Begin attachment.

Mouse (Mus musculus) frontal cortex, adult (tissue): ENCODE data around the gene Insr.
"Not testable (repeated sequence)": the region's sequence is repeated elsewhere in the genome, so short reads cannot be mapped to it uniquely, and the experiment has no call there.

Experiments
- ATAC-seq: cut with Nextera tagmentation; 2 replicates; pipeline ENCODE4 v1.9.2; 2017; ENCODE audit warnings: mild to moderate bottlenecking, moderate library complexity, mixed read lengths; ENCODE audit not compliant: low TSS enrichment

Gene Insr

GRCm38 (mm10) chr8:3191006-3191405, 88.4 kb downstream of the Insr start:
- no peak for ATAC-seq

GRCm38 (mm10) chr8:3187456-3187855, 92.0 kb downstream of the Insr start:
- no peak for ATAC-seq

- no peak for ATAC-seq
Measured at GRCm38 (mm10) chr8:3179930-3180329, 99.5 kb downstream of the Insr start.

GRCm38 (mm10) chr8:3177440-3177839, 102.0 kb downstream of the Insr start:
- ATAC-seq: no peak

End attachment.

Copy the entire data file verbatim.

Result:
Mouse (Mus musculus) frontal cortex, adult (tissue): ENCODE data around the gene Insr.
"Not testable (repeated sequence)": the region's sequence is repeated elsewhere in the genome, so short reads cannot be mapped to it uniquely, and the experiment has no call there.

Experiments
- ATAC-seq: cut with Nextera tagmentation; 2 replicates; pipeline ENCODE4 v1.9.2; 2017; ENCODE audit warnings: mild to moderate bottlenecking, moderate library complexity, mixed read lengths; ENCODE audit not compliant: low TSS enrichment

Gene Insr

GRCm38 (mm10) chr8:3191006-3191405, 88.4 kb downstream of the Insr start:
- no peak for ATAC-seq

GRCm38 (mm10) chr8:3187456-3187855, 92.0 kb downstream of the Insr start:
- no peak for ATAC-seq

- no peak for ATAC-seq
Measured at GRCm38 (mm10) chr8:3179930-3180329, 99.5 kb downstream of the Insr start.

GRCm38 (mm10) chr8:3177440-3177839, 102.0 kb downstream of the Insr start:
- ATAC-seq: no peak